HLA-A, B, DR, and DQ antigens in black patients with severe chronic rheumatic heart disease.
To determine whether genetic factors could be involved in the pathogenesis of rheumatic heart disease, we performed HLA-A and HLA-B typing in 120 black patients with severe chronic rheumatic heart disease requiring cardiac surgery, and HLA-DR and HLA-DQ typing in 103 and 97 of these patients, respectively. The HLA typing was done by a standard microlymphocytotoxicity method. Patients were 12 to 60 years old (mean 27.6 +/- 14.5). No differences in HLA-A, HLA-B, and HLA-DQ frequencies between patients and controls were noted. HLA-DR 1 antigen was present in 12.6% of patients compared with 2.7% of normal control subjects (corrected p less than .045; relative risk = 5.2) and the HLA-DRw6 antigen was present in 31.1% of patients compared with 15% of control subjects (corrected p less than .045; relative risk = 2.6). These findings suggest that genetically determined immune-response factors may play a role in the pathogenesis of severe chronic rheumatic heart disease.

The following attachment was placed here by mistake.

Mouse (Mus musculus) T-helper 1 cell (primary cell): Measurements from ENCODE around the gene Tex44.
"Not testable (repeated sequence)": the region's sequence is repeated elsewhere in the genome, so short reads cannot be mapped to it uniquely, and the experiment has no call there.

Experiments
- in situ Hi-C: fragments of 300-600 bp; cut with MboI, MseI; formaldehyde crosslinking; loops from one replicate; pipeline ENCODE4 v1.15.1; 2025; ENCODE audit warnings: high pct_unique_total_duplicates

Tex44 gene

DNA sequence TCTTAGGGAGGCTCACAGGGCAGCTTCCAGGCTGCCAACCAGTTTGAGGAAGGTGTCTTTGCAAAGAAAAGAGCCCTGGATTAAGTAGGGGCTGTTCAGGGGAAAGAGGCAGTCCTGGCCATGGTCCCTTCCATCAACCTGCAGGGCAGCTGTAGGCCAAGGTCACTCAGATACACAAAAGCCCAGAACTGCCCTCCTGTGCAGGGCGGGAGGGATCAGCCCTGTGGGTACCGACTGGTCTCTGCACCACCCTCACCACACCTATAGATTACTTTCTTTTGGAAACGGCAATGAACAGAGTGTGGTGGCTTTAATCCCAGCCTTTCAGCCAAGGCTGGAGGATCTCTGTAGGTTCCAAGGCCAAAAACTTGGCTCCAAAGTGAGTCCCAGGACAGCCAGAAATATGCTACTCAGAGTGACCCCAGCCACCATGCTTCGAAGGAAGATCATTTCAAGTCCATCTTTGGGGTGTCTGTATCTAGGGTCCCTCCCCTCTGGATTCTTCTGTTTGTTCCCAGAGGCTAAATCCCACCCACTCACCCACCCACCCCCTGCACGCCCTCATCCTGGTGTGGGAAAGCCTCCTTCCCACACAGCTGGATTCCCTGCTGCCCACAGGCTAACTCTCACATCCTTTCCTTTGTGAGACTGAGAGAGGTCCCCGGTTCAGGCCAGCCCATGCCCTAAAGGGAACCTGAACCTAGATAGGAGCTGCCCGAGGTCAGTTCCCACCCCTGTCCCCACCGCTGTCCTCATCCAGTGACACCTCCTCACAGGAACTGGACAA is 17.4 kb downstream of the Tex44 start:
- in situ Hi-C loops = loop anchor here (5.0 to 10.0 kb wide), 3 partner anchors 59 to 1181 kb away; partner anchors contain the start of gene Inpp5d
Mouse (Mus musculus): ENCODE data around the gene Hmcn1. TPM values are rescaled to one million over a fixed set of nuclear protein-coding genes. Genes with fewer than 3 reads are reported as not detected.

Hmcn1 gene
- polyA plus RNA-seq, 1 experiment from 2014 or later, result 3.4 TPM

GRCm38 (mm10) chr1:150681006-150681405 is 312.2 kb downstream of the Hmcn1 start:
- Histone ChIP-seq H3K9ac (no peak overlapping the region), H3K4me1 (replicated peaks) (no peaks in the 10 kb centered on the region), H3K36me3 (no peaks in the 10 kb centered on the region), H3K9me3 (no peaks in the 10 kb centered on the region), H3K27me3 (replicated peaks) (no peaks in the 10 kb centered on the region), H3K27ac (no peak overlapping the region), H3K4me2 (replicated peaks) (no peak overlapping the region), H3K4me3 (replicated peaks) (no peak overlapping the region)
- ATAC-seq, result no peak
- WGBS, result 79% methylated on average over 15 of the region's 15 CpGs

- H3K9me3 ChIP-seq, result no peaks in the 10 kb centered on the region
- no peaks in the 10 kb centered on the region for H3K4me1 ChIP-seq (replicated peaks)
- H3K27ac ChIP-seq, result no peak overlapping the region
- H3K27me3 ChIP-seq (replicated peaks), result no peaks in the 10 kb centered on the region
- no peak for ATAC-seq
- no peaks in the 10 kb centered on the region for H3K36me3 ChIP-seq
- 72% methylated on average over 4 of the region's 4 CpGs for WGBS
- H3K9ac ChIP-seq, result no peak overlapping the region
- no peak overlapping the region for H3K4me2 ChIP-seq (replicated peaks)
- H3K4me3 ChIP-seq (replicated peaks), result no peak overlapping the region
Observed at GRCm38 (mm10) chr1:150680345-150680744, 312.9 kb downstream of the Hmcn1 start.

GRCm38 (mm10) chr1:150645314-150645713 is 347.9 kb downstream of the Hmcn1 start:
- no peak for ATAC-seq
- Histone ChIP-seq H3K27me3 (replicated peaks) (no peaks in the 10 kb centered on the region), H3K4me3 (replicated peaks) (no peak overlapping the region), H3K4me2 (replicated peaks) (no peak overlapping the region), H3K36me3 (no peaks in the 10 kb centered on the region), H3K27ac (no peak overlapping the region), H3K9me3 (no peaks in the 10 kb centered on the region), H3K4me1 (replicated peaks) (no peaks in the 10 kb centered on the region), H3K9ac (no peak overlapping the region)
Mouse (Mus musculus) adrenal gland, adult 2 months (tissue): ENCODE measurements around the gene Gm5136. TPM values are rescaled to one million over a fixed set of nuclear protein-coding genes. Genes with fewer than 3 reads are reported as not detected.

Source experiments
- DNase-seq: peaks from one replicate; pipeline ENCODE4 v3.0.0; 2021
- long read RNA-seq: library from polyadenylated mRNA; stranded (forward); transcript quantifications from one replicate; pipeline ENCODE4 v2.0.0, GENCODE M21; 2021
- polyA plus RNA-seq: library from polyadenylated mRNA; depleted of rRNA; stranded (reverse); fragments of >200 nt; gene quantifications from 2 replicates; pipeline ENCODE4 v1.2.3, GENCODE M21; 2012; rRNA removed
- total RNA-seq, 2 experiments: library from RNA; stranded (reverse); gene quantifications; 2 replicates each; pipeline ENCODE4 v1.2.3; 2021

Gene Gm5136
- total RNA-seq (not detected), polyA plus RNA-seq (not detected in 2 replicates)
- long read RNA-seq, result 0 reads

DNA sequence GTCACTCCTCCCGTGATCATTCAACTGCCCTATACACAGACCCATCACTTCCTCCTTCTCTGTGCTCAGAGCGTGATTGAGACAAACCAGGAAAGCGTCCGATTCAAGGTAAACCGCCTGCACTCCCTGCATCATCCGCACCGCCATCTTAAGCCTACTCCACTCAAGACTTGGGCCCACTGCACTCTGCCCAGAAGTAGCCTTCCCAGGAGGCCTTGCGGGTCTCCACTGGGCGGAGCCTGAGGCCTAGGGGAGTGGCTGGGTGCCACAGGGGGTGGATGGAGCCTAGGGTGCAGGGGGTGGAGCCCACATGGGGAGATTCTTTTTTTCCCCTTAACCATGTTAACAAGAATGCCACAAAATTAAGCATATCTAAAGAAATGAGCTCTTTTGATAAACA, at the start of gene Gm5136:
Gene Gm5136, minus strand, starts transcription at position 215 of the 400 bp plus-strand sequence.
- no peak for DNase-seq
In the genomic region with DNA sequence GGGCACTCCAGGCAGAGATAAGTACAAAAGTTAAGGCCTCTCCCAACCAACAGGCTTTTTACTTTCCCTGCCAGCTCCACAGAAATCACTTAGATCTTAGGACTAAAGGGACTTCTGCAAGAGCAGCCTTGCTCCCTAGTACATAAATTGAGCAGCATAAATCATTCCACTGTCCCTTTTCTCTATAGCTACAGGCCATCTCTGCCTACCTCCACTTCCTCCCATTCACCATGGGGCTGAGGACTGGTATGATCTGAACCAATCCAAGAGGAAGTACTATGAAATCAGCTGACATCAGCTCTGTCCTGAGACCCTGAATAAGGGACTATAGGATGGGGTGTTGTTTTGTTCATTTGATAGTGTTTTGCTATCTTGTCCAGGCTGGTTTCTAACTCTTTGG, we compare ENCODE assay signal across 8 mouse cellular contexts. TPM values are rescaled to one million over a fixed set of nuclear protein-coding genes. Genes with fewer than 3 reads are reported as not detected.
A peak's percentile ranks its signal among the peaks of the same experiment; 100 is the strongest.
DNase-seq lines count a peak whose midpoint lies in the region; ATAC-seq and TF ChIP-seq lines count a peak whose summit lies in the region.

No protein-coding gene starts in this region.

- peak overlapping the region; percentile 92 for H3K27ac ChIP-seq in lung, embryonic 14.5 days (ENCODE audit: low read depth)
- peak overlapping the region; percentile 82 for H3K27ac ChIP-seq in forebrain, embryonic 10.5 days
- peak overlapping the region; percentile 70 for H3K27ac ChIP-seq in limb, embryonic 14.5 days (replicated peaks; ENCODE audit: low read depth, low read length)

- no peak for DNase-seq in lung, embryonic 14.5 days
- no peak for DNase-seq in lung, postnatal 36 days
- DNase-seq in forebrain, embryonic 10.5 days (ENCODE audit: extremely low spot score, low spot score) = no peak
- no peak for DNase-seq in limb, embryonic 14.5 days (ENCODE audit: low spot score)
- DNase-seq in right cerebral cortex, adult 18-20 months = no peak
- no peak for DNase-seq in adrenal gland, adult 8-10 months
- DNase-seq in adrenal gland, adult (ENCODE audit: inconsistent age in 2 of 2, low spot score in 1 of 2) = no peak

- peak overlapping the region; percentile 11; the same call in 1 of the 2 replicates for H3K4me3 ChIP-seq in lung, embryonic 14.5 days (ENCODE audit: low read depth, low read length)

- Copyright © 1987 by American Heart Association